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6 Reasons Why Roses Are Wilting After Transplant

Whether you’re transplanting your rose because you need to erect a new structure in that area or have bought the rose from a neighbor, it is essential to take good care of it.

Before transplanting your rose, you have to ensure that everything is in order, and the conditions are favorable.

Failure to do so, your rose will face many problems such as wilting or even die.

Rose is Wilting After Transplant

Rose wilting is common in transplanted roses, but it can be overcome.

Some of the causes of wilting in roses are transplant shock, under watering, overwatering, adverse weather conditions, feeding the rose fertilizer very early, pests, and much more.

In this post, we’re going to guide you on what to do if you discover that your rose is wilting after transplanting it. So, brace yourself and let’s get started!

Transplant Shock

One of the major causes of wilting in transplanted roses is transplant shock. This is a common thing in not only roses but as well as other plants.

The leading cause of transplant shock is transplanting the rose at the wrong time.

The best time to transplant the plant is during late winter or early spring when it is dormant.

Therefore, if you transplant the rose during the high growing season, there is a high chance that it will undergo transplant shock.

How To Fix It

Nevertheless, you can fix transplant shock in many ways. The first way is by pruning back all canes to reduce stress for your plant.

Secondly, you will have to water the rose excessively after transplanting it.

Roses need water most of the time, and you may have to water more if it’s in shock.

This doesn’t mean that the soil should be waterlogged, as it can cause problems as well.

Ensure it is well-drained. Another way to alleviate the rose from transplant shock is by moving to a shady area to recover and reintroduce to the sunlight slowly.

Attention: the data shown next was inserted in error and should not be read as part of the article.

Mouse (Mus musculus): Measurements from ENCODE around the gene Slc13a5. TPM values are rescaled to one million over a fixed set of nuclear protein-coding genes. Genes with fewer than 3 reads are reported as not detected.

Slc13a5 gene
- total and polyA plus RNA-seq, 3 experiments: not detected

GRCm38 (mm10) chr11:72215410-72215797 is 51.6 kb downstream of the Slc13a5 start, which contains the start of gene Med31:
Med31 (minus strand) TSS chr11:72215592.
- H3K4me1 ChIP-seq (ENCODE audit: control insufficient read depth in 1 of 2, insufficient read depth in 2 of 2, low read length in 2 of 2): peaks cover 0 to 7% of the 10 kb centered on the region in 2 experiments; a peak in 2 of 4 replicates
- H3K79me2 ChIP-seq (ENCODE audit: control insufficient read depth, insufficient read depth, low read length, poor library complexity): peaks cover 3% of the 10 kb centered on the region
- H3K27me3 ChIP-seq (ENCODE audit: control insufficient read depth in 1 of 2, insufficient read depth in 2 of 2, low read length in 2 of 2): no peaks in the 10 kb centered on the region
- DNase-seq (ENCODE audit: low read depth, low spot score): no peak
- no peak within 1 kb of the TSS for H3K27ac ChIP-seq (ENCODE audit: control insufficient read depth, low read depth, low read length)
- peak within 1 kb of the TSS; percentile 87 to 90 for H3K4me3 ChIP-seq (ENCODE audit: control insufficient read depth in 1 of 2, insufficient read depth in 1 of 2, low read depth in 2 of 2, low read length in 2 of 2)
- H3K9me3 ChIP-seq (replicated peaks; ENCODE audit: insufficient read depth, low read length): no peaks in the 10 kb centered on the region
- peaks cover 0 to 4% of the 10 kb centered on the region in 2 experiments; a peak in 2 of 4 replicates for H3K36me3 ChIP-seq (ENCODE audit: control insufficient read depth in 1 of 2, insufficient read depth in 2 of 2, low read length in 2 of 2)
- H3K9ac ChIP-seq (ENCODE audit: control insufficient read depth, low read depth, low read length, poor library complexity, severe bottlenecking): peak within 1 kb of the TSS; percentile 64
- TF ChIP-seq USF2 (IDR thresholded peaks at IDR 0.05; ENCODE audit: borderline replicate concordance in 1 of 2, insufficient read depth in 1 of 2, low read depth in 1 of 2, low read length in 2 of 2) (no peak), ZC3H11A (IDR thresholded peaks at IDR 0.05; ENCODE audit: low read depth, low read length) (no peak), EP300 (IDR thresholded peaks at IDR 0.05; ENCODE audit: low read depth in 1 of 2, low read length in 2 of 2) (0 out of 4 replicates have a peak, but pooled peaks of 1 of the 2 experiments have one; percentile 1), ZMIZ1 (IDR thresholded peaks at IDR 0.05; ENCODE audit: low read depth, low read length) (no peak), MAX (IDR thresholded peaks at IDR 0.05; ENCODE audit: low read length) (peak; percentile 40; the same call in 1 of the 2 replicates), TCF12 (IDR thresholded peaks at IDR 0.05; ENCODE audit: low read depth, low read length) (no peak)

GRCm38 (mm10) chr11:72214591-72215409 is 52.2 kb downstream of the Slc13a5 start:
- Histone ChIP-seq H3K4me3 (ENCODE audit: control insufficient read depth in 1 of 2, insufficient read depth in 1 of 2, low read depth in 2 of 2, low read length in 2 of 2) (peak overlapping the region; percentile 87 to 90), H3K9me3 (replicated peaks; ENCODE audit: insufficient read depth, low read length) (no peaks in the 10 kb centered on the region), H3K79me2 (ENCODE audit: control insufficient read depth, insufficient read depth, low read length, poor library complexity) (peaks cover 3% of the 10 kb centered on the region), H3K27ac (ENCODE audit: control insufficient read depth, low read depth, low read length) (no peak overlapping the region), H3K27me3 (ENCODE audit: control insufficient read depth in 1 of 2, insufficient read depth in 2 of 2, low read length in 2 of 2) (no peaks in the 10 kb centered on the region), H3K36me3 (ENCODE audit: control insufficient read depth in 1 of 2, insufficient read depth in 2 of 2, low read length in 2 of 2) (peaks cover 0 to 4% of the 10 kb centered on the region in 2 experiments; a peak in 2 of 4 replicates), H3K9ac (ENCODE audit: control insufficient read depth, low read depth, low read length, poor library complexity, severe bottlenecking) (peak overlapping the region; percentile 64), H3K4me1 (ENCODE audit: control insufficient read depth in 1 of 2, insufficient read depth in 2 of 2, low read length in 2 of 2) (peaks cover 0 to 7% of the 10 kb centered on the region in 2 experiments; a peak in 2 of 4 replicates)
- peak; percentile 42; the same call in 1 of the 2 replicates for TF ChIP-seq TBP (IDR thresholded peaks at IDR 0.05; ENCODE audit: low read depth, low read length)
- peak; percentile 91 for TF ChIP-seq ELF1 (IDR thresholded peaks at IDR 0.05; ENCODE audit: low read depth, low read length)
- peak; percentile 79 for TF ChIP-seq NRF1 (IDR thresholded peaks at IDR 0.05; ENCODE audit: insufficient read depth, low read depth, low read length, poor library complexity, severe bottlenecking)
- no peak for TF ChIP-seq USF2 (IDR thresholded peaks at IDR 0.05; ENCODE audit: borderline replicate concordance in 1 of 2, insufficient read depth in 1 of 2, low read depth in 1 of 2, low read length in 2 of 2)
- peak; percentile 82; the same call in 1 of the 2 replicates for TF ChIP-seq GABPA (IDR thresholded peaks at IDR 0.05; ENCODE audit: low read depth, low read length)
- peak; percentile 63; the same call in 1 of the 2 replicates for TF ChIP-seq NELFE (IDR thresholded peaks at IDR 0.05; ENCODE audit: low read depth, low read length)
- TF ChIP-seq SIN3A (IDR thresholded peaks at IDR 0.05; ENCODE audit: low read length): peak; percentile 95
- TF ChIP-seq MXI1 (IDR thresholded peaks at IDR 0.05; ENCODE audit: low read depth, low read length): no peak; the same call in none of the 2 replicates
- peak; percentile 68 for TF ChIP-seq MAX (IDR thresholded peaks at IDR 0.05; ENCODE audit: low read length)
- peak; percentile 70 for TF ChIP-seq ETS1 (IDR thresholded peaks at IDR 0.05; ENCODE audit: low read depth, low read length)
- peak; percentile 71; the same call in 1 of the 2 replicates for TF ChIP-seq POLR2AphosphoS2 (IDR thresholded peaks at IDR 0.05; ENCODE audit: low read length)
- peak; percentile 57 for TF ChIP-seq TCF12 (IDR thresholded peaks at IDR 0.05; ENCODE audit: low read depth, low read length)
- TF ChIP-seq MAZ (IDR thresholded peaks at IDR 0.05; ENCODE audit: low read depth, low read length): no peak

Lack Of Water

Another reason why your rose might wilt after transplanting is because of a lack of water or excessive water.

After you’ve transplanted your rose, you need to water it frequently but with the right amount of water.

Never overwater or underwater your rose as it will cause it to wilt. Water is vital for the transportation of nutrients in the plant.

So, without it, your plants will wilt or even dry and die.

On the same note, excessive water will be dangerous to your plant as it will deprive it of oxygen and even lead to diseases.

How To Fix It

It is simple: make sure you water your roses with the right amounts of water. Do this regularly until you see new growth. However, you should ensure that the soil is well-drained.

Soil Conditions

Before transplanting your plant, ensure that you’re transplanting the rose in rich soil. Besides, the soil should be well-drained and the right type.

Transplanting your rose in waterlogged soil will only suffocate the plant instead of supporting it.

When there is excess water in the soil, the plant will not take up oxygen.